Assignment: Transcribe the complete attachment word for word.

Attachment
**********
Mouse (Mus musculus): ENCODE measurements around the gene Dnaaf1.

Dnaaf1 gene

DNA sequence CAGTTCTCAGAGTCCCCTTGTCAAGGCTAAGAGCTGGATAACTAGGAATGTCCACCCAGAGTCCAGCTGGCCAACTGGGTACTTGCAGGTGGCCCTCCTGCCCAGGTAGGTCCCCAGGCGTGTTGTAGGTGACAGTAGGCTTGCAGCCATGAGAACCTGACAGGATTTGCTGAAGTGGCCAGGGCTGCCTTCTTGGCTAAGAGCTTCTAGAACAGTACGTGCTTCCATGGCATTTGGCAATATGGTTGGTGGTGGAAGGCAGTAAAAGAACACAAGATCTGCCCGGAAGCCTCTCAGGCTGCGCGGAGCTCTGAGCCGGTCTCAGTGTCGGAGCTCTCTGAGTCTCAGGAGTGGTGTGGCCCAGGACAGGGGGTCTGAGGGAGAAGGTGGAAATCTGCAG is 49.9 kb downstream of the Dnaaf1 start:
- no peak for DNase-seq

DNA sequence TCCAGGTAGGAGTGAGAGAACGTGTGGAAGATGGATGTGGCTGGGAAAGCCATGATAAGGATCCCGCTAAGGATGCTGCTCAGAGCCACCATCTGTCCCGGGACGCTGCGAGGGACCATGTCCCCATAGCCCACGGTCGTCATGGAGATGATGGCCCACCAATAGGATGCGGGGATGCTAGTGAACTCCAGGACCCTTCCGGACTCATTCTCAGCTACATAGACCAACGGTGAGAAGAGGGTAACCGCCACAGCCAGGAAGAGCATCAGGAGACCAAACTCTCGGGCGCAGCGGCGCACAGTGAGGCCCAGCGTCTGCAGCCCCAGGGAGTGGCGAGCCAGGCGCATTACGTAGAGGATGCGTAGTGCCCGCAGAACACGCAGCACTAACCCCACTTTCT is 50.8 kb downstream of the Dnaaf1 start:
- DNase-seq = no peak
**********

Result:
Mouse (Mus musculus): ENCODE measurements around the gene Dnaaf1.

Dnaaf1 gene

DNA sequence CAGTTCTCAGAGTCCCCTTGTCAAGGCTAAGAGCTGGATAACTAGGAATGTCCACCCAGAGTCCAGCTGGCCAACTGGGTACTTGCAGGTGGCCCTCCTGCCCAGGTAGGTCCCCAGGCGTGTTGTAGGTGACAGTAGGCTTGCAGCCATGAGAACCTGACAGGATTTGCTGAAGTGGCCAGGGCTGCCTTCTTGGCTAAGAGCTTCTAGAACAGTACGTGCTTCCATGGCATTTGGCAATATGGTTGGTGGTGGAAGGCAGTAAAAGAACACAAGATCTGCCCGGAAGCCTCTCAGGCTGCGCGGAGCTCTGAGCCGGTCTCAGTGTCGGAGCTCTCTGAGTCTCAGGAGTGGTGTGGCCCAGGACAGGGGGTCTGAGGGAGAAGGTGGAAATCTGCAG is 49.9 kb downstream of the Dnaaf1 start:
- no peak for DNase-seq

DNA sequence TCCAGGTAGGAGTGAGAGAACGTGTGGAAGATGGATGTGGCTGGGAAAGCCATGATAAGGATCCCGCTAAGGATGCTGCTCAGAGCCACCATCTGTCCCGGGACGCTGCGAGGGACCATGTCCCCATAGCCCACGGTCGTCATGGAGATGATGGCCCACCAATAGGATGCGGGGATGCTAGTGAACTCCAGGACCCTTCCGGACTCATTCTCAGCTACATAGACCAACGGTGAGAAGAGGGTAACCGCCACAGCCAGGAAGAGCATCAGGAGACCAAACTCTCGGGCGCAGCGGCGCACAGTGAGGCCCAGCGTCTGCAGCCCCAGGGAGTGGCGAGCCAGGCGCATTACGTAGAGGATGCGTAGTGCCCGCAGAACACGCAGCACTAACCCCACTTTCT is 50.8 kb downstream of the Dnaaf1 start:
- DNase-seq = no peak